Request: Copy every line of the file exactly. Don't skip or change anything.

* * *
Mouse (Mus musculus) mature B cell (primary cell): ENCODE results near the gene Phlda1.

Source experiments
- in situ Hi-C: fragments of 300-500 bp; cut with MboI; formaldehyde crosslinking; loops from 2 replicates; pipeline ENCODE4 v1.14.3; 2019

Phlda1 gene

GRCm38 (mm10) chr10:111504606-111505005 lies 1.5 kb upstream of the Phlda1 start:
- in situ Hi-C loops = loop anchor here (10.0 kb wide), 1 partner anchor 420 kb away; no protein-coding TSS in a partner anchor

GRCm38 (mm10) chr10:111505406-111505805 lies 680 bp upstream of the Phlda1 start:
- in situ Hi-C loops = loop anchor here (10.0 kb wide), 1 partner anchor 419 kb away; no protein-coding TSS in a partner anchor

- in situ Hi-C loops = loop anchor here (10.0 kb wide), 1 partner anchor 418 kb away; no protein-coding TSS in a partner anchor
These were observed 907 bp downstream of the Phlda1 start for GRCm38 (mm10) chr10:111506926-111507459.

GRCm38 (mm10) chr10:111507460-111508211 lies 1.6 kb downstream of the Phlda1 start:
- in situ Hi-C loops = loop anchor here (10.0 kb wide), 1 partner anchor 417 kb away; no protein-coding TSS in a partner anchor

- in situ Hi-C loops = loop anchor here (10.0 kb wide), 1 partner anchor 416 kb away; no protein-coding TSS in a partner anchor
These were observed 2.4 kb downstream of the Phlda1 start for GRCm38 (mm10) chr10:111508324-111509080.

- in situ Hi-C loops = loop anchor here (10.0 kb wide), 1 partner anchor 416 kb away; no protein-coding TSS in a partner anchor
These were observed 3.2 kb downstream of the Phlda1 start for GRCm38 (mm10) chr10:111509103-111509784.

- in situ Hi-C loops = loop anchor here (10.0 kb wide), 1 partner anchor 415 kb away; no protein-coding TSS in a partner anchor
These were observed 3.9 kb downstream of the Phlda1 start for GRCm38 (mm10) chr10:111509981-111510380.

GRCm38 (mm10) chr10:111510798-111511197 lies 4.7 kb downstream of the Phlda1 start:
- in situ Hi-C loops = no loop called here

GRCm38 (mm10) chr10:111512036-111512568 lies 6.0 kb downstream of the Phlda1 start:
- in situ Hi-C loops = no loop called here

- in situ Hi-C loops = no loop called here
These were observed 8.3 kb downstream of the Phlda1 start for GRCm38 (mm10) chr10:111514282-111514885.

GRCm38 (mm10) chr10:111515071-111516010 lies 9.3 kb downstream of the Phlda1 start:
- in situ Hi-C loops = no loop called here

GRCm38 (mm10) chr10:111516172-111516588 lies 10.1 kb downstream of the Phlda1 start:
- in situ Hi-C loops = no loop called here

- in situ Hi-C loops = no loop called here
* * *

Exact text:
Mouse (Mus musculus) mature B cell (primary cell): ENCODE results near the gene Phlda1.

Source experiments
- in situ Hi-C: fragments of 300-500 bp; cut with MboI; formaldehyde crosslinking; loops from 2 replicates; pipeline ENCODE4 v1.14.3; 2019

Phlda1 gene

GRCm38 (mm10) chr10:111504606-111505005 lies 1.5 kb upstream of the Phlda1 start:
- in situ Hi-C loops = loop anchor here (10.0 kb wide), 1 partner anchor 420 kb away; no protein-coding TSS in a partner anchor

GRCm38 (mm10) chr10:111505406-111505805 lies 680 bp upstream of the Phlda1 start:
- in situ Hi-C loops = loop anchor here (10.0 kb wide), 1 partner anchor 419 kb away; no protein-coding TSS in a partner anchor

- in situ Hi-C loops = loop anchor here (10.0 kb wide), 1 partner anchor 418 kb away; no protein-coding TSS in a partner anchor
These were observed 907 bp downstream of the Phlda1 start for GRCm38 (mm10) chr10:111506926-111507459.

GRCm38 (mm10) chr10:111507460-111508211 lies 1.6 kb downstream of the Phlda1 start:
- in situ Hi-C loops = loop anchor here (10.0 kb wide), 1 partner anchor 417 kb away; no protein-coding TSS in a partner anchor

- in situ Hi-C loops = loop anchor here (10.0 kb wide), 1 partner anchor 416 kb away; no protein-coding TSS in a partner anchor
These were observed 2.4 kb downstream of the Phlda1 start for GRCm38 (mm10) chr10:111508324-111509080.

- in situ Hi-C loops = loop anchor here (10.0 kb wide), 1 partner anchor 416 kb away; no protein-coding TSS in a partner anchor
These were observed 3.2 kb downstream of the Phlda1 start for GRCm38 (mm10) chr10:111509103-111509784.

- in situ Hi-C loops = loop anchor here (10.0 kb wide), 1 partner anchor 415 kb away; no protein-coding TSS in a partner anchor
These were observed 3.9 kb downstream of the Phlda1 start for GRCm38 (mm10) chr10:111509981-111510380.

GRCm38 (mm10) chr10:111510798-111511197 lies 4.7 kb downstream of the Phlda1 start:
- in situ Hi-C loops = no loop called here

GRCm38 (mm10) chr10:111512036-111512568 lies 6.0 kb downstream of the Phlda1 start:
- in situ Hi-C loops = no loop called here

- in situ Hi-C loops = no loop called here
These were observed 8.3 kb downstream of the Phlda1 start for GRCm38 (mm10) chr10:111514282-111514885.

GRCm38 (mm10) chr10:111515071-111516010 lies 9.3 kb downstream of the Phlda1 start:
- in situ Hi-C loops = no loop called here

GRCm38 (mm10) chr10:111516172-111516588 lies 10.1 kb downstream of the Phlda1 start:
- in situ Hi-C loops = no loop called here

- in situ Hi-C loops = no loop called here